In Roland Emmerich's White House Down, there's no adorable canine to miraculously emerge from the rubble once the dust settles, but there's a puppy-doggish tour guide (Nicolas Wright) who, while walking visitors through the sacred residence of which he's an encyclopedic fanboy, turns and says, "Now here's the room that got blown up in Independence Day." That's right: Just when you thought Emmerich had jumped the shark years ago, the auteur of high body counts whips out a big, swinging nod to his own work, coming full circle at the home base of his perversely destructive desires.
Yet, whoever thinks Emmerich has suddenly become a fully self-aware killing machine is giving the director way too much credit. In this preposterously plotted, insanely frantic actioner, the meta reference to Emmerich's mega-hit is one of scant few components to intentionally elicit laughs. Exactly what White House Down aims to say about things like foreign policy and the current administration is a ping-ponging muddle. But it seems to unwittingly make a joke out of just about everything, from its hilarious depiction of newscasters (is that reporter turned broadcast film critic Ben Mankiewicz?) to the casting of Jason Clarke, who goes from torturing prisoners of war in Zero Dark Thirty to invading the White House as a traitorous pseudo-expat. In one doozy of a scene, Secret Service head Martin Walker (James Woods) asks his workaholic agent Carol Finnerty (Maggie Gyllenhaal) how she's still awake. "Caffeine and patriotism, sir," Carol replies with a straight face. One might be tempted to quip that the same things fuel White House Down, but crystal meth and shamelessness would likely be more appropriate.
If Emmerich indeed considers himself a patriot, as films like The Patriot would suggest, he certainly has an odd way of showing it. From White House Down's first scene, which illustrates young Emily Cale's (Joey King) presidential obsessions via political Google alerts and a nightstand full of White House snow globes, the director makes love of country into a thing of unabashed hokum, which bleeds through every nook of this overstuffed jumble and leaves no character untouched. After landing in a helicopter on the White House lawn with President James Sawyer (Jamie Foxx), a spouter of fluff who carries Lincoln's pocket watch as part of a banal fixation, agent Hope (Jake Weber) says to Carol, "Do we have the best job in the world or what?" setting a smiley, soon-to-be-shattered tone evoking Lynchian horror.
The president's big announcement at the start of the film is that he's made a deal with the Iranian president and is proceeding to withdraw all troops from the Middle East, a move that comes with a boatload of stunningly puerile speeches, and sparks the ire of right-wingers and big corporations invested in the business of war. To say that White House Down, written by James Vanderbilt, has a layman's grasp of politics would be putting it quite kindly. Regarding the goings-on at 1600 Pennsylvania Avenue, consider it CliffsNotes for Dummies. It's uncertain if the film even has a firm opinion of our sitting president, for with Sawyer's reductive preachings about a stereotypical black upbringing, and actions to end a "limitless war on terror" that plainly contradict current events, the movie is both a simplistic Obama insult and an aspirational Obama fantasy (and if you don't think it's channeling our real-life president, look no further than the Easter egg of Nicorette gum, which Sawyer keeps in his own nightstand).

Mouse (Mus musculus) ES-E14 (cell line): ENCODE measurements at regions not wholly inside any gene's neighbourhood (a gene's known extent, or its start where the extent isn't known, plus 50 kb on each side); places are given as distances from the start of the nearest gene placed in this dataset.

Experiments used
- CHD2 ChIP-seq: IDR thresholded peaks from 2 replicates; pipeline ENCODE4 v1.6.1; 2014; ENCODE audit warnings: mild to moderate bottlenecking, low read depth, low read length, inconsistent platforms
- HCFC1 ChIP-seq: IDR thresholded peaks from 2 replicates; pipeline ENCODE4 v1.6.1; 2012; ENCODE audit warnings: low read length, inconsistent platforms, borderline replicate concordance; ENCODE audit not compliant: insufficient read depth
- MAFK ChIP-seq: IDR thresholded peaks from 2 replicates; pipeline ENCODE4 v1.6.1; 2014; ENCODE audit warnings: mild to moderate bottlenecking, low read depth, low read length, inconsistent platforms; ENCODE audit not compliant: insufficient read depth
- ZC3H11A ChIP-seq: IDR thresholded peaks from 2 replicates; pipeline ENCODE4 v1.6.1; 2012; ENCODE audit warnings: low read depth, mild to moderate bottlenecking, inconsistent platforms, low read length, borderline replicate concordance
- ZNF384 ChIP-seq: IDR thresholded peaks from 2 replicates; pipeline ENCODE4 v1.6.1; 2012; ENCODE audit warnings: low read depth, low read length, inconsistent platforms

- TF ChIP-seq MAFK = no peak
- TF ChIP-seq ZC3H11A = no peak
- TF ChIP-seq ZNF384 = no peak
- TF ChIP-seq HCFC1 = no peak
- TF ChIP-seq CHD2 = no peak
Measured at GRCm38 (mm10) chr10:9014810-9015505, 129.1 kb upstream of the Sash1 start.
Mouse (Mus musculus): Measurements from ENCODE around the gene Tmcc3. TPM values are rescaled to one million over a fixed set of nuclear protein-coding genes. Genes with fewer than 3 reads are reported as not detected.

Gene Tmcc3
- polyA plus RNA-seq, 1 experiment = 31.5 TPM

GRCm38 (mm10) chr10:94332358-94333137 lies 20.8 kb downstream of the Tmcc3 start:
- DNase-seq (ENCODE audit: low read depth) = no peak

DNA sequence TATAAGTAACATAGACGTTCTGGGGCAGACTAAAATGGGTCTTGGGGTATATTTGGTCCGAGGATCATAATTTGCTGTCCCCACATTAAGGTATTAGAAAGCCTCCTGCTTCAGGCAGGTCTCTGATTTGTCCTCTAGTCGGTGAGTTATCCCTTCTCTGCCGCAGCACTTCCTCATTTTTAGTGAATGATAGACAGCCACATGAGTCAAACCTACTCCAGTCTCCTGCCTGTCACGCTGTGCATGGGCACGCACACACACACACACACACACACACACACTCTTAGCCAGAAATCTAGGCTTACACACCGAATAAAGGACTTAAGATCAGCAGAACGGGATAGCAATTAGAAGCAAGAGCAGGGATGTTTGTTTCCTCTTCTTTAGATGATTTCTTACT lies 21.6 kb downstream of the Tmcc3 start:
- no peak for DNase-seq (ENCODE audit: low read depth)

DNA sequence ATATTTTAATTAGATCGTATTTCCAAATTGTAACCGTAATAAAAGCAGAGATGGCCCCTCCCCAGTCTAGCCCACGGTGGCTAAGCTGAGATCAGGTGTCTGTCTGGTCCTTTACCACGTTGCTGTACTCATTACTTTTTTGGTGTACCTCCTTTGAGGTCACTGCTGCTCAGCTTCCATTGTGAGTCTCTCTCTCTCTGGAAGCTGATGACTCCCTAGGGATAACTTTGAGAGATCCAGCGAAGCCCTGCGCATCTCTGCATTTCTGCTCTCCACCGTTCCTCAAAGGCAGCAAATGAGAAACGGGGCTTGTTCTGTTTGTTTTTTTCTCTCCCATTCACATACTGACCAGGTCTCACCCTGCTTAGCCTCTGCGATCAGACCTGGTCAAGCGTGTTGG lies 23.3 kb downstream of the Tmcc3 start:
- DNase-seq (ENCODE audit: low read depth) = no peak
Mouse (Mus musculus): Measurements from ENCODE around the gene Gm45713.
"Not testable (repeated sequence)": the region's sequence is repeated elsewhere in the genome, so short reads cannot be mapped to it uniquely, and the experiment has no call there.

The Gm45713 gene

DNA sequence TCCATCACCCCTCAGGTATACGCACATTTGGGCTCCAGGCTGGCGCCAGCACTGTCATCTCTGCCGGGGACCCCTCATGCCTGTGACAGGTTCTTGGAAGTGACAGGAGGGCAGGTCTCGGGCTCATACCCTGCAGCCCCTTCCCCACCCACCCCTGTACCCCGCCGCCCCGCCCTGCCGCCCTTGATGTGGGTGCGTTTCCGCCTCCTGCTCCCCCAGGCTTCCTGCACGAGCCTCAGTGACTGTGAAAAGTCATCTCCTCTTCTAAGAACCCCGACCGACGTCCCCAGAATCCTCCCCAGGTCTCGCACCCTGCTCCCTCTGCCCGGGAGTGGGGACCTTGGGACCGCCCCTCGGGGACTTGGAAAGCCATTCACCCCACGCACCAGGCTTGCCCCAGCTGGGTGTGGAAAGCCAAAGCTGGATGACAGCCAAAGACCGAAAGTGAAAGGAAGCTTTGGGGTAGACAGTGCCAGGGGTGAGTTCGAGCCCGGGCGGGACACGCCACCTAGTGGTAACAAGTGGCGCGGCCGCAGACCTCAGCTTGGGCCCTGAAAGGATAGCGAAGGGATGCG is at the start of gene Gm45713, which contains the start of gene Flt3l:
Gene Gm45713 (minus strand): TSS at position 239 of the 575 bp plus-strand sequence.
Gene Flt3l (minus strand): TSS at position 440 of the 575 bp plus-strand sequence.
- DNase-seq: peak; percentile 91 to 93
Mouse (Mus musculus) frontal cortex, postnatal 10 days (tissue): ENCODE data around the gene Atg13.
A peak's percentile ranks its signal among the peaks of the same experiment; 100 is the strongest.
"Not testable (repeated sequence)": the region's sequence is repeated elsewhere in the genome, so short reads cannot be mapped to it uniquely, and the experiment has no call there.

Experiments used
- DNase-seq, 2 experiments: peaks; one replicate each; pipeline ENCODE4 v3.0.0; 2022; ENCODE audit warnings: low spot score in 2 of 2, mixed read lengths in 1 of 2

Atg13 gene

The movie's MVP is Channing Tatum, a supremely capable and convincing action hero who, fear not, indeed strips down to a wife-beater eventually. Tatum is John Cale, a good ol' boy and Capitol cop who's too reckless to be accepted into the Secret Service, but who works closely with the speaker of the House (Richard Jenkins). While granting daughter Emily a tour through the White House, at which point the girl gets all data-head-y a la Jonathan Lipnicki in Jerry Maguire, John Cale pulls a John McClane, becoming the only non-hostage amid a paramilitary assault, and conveniently having the skills to fight back (he's ex-military too). Say what you will about Olympus Has Fallen, but at least that film wore its jingoism on its sleeve, and merely paid homage to Die Hard. Too dumb to take a stand or make a tribute, the self-serious White House Down can only photocopy John McTiernan's classic, going so far as to have a protagonist lose a shoe, and feature a terrorist hacker (Jimmi Simpson) who's horny for cracking nuclear missile codes.
Essentially, there isn't an action-movie trope or extravagance to which Emmerich says no. And while certain sequences, like a jaw-droppingly gonzo car chase around the White House grounds, are well worth the eventual YouTube search, most elements comprise a strata of ridiculousness, like the ever-mounting motives of an immediately unmasked villain. Emmerich may have wanted to make a hoo-ra, mega-budget slice of American heroism, replete with literal flag-waving, but the result tells a different story. With my theater loaded with laughter, and with Tatum and Foxx running around like Gibson and Glover, or Nolte and Murphy, I'd say the director's actually made the funniest biracial buddy-cop film in years.